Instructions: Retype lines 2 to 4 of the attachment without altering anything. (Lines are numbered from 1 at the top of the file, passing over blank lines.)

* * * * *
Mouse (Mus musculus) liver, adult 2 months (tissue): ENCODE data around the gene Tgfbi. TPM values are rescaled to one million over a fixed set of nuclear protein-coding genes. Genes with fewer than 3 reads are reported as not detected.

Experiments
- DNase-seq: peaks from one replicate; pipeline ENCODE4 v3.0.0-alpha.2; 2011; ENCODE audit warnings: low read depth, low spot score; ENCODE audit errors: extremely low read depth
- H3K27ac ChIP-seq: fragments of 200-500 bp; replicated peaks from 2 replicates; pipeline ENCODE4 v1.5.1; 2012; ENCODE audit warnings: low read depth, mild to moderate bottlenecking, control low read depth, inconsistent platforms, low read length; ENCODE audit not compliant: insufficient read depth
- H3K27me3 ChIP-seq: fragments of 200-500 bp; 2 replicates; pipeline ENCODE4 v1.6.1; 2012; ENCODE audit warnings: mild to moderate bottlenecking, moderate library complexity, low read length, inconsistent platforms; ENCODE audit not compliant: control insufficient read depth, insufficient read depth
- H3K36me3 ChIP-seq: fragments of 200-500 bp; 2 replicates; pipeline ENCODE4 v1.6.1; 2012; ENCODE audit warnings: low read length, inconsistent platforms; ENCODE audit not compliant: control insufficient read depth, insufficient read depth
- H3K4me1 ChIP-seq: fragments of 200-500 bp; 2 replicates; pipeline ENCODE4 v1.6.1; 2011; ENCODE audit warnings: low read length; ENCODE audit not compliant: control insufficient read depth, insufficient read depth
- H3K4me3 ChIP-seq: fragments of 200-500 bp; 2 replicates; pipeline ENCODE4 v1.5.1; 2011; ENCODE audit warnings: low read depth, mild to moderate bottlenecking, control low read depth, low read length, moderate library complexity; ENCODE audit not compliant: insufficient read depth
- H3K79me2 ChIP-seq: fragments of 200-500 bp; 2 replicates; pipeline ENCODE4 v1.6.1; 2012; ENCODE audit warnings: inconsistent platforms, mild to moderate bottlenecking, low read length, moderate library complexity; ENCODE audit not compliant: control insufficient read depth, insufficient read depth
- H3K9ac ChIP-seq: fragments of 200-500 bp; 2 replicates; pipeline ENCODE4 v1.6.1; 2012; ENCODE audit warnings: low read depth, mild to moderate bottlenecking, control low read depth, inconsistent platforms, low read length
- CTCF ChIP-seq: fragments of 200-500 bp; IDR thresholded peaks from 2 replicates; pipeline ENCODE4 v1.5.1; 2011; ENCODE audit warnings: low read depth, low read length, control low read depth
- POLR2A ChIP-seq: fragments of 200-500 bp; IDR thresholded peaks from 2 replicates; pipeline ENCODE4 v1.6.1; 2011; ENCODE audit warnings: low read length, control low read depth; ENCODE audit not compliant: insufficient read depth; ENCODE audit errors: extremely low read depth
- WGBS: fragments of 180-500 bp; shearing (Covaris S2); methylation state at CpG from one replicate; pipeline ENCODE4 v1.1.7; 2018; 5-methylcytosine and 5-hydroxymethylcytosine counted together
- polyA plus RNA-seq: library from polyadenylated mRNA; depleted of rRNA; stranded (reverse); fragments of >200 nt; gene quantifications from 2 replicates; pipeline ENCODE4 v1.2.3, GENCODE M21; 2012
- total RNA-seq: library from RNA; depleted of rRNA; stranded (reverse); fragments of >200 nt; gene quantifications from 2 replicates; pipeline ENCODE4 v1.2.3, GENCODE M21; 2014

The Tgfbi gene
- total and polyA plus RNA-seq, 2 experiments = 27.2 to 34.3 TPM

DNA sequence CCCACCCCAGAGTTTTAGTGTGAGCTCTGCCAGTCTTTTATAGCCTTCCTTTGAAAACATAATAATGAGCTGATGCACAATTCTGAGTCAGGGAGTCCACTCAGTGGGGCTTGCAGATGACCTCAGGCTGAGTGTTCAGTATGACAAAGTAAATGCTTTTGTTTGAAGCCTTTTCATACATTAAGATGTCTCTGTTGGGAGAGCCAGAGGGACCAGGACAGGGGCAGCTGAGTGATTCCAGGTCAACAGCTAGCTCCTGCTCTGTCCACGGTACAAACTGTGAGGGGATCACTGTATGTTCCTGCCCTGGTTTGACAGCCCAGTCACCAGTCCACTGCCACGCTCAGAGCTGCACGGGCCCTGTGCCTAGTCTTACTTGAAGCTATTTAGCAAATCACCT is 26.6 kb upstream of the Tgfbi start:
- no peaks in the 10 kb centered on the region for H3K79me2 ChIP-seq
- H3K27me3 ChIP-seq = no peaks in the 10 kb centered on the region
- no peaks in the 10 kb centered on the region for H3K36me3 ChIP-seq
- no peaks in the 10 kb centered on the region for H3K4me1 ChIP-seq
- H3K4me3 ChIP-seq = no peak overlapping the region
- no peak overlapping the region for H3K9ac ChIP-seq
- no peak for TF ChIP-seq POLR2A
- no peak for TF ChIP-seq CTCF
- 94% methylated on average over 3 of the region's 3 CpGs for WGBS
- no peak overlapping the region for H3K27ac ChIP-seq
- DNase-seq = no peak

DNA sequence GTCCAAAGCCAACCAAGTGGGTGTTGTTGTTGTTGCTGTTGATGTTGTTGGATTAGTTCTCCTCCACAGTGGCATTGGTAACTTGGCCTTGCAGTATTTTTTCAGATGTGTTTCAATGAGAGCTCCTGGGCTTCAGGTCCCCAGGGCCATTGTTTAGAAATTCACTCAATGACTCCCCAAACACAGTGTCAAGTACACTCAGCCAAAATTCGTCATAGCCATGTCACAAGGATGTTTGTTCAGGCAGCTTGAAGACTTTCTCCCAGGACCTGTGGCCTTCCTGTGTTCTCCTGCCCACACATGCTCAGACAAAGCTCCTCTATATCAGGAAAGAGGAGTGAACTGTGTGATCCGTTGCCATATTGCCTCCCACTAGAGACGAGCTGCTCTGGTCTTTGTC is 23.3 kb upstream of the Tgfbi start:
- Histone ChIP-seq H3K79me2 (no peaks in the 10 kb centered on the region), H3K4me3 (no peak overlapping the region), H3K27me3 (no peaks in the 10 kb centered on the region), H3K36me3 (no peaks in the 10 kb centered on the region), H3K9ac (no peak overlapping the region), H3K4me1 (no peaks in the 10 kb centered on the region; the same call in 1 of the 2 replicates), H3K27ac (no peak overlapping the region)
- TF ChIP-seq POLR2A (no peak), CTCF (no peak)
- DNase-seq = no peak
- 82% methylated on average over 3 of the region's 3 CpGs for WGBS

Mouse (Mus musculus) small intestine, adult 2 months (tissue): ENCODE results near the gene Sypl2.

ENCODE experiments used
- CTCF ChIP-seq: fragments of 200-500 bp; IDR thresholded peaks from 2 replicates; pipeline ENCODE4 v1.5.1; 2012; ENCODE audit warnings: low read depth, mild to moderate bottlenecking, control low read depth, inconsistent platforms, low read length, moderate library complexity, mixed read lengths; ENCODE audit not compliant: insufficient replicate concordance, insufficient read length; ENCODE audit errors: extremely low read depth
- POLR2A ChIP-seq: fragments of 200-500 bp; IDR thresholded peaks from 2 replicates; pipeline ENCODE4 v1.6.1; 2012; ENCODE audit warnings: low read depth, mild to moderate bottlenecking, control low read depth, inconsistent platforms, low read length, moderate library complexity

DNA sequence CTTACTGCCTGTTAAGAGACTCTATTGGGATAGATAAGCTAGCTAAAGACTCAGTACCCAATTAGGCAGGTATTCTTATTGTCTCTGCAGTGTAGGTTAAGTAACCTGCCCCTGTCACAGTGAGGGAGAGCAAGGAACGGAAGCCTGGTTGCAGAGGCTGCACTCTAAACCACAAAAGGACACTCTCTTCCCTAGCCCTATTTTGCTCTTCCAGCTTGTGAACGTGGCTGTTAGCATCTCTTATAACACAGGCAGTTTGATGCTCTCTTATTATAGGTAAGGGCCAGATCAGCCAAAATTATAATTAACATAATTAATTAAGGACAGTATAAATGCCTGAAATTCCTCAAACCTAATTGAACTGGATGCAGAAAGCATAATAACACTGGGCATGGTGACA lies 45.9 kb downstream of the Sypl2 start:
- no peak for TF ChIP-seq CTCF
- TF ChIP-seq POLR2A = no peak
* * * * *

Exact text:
Experiments
- DNase-seq: peaks from one replicate; pipeline ENCODE4 v3.0.0-alpha.2; 2011; ENCODE audit warnings: low read depth, low spot score; ENCODE audit errors: extremely low read depth
- H3K27ac ChIP-seq: fragments of 200-500 bp; replicated peaks from 2 replicates; pipeline ENCODE4 v1.5.1; 2012; ENCODE audit warnings: low read depth, mild to moderate bottlenecking, control low read depth, inconsistent platforms, low read length; ENCODE audit not compliant: insufficient read depth